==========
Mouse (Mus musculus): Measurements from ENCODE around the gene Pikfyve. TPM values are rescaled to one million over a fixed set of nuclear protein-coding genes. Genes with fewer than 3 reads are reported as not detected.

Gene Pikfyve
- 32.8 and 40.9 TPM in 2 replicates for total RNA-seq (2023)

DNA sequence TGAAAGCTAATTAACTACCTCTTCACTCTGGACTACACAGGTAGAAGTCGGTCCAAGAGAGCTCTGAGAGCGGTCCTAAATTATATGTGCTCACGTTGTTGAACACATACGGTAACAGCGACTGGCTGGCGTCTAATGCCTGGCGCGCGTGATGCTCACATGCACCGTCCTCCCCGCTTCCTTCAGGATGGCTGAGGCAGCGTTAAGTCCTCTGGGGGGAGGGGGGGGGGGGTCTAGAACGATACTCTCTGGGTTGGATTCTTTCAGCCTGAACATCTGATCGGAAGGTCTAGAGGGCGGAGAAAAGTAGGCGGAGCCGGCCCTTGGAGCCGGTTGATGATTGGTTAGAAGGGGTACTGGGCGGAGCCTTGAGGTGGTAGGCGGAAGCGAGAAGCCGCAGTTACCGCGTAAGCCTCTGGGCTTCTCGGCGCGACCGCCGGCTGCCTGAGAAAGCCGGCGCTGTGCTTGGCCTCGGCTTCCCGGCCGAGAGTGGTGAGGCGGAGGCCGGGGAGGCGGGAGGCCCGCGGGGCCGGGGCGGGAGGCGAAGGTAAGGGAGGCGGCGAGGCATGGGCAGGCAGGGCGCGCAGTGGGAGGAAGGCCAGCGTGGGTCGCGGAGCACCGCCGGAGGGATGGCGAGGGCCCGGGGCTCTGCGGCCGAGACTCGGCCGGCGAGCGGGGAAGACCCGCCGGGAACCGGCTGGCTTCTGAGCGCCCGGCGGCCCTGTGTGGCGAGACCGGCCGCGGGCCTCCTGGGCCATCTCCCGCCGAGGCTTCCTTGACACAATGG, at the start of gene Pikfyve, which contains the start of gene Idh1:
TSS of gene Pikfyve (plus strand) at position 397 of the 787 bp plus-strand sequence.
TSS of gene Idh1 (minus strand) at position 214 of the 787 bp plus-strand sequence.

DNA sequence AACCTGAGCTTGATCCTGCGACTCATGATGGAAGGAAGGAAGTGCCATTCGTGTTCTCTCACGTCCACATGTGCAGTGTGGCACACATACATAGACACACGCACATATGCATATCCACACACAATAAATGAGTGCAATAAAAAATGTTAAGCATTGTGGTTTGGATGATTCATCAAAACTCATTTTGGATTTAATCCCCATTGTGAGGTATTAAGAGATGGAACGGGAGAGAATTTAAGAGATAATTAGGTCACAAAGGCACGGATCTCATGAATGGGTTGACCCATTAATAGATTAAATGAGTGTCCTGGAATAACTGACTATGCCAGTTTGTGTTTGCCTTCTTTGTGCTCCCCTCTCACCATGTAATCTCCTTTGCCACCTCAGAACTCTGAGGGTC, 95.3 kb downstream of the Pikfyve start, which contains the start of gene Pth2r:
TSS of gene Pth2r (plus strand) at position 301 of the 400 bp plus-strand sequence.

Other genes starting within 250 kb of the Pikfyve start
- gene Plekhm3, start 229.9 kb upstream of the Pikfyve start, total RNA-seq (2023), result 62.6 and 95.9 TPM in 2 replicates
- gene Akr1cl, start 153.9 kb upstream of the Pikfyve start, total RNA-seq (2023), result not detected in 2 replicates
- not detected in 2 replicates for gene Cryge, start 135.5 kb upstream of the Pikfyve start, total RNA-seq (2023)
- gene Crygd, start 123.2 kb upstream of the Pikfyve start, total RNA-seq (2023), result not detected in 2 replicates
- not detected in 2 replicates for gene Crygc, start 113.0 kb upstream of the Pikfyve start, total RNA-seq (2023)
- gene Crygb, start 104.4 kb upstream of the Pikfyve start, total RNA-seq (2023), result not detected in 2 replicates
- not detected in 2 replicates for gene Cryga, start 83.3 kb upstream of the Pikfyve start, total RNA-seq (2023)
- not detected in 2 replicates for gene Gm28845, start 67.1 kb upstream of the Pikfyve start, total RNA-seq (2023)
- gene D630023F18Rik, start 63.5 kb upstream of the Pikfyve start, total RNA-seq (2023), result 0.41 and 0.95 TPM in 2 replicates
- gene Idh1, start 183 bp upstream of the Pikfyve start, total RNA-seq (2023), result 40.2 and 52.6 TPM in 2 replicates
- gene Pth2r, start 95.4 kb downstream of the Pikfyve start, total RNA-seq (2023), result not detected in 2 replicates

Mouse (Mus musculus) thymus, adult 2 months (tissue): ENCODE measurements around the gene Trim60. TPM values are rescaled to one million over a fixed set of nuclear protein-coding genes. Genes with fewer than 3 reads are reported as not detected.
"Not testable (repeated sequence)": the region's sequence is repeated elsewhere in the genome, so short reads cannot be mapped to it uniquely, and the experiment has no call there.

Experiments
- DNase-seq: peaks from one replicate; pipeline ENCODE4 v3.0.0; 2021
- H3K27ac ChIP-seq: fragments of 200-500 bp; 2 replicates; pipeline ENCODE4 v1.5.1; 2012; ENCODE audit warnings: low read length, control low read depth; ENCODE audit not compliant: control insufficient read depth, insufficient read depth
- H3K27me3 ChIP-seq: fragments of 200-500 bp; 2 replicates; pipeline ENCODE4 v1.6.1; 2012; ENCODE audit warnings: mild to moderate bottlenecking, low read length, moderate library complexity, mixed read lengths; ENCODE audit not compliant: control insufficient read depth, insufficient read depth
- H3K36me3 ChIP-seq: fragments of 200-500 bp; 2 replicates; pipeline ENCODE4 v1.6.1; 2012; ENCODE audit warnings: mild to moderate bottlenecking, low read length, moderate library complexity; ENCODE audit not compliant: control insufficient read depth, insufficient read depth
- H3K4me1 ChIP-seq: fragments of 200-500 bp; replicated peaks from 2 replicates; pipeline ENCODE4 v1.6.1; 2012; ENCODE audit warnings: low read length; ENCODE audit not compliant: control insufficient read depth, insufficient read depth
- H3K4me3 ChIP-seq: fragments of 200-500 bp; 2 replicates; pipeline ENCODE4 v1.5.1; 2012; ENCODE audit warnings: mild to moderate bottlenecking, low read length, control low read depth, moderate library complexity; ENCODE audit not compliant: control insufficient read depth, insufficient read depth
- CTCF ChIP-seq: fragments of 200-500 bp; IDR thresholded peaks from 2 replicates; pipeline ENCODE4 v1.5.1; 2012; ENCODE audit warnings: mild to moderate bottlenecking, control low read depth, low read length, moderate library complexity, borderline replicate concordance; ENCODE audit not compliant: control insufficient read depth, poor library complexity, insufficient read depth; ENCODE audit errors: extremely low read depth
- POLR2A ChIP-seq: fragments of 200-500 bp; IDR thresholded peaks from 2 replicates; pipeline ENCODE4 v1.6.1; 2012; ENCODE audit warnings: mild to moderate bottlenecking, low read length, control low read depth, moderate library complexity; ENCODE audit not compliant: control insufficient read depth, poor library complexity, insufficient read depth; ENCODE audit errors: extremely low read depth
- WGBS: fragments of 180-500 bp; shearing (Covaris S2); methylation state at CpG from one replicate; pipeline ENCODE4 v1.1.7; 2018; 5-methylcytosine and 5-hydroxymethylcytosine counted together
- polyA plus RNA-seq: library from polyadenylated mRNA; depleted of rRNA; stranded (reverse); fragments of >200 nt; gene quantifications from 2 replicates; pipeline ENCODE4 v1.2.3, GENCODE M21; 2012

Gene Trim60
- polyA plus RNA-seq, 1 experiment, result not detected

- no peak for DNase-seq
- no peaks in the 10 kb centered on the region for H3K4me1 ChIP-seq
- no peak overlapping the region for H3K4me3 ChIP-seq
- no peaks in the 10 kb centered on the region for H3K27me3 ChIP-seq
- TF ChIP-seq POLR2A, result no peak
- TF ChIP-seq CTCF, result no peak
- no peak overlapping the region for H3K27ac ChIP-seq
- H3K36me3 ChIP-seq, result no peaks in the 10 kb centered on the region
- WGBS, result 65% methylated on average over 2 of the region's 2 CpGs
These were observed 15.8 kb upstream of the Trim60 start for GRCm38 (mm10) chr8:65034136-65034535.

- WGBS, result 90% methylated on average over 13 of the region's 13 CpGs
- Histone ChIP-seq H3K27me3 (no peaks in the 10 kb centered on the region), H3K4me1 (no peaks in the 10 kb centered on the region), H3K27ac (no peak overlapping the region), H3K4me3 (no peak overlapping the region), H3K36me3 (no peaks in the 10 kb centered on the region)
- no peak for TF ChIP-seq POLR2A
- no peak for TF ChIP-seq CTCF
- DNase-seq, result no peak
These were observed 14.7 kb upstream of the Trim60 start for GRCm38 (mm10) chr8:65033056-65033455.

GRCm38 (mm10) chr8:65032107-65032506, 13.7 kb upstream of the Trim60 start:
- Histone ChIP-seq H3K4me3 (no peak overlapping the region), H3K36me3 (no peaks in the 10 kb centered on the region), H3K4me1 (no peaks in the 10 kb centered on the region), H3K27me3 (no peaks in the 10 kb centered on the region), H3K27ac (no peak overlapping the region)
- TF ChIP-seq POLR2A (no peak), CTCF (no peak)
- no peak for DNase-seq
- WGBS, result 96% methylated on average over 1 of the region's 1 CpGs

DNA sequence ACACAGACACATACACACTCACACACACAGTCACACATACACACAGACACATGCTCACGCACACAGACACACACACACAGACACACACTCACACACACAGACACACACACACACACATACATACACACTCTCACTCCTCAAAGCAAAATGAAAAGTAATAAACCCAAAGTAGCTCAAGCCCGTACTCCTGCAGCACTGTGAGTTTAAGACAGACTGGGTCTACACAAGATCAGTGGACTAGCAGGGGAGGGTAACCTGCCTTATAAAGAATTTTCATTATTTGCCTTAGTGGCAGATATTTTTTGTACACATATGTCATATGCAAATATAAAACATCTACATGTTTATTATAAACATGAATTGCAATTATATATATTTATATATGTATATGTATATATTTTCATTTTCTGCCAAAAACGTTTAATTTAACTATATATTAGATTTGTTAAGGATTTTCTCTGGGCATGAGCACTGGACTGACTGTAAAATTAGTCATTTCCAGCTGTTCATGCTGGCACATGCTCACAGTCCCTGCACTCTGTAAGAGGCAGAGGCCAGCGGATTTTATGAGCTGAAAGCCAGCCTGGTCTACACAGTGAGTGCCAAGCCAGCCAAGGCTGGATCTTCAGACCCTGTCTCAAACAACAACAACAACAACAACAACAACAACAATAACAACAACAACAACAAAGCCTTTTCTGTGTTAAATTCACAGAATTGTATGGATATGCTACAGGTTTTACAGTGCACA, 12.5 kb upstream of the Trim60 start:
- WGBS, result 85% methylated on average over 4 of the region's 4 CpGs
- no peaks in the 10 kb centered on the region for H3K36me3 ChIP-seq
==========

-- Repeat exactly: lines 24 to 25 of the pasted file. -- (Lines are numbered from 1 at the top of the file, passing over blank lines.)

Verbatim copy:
- DNase-seq: peaks from one replicate; pipeline ENCODE4 v3.0.0; 2021
- H3K27ac ChIP-seq: fragments of 200-500 bp; 2 replicates; pipeline ENCODE4 v1.5.1; 2012; ENCODE audit warnings: low read length, control low read depth; ENCODE audit not compliant: control insufficient read depth, insufficient read depth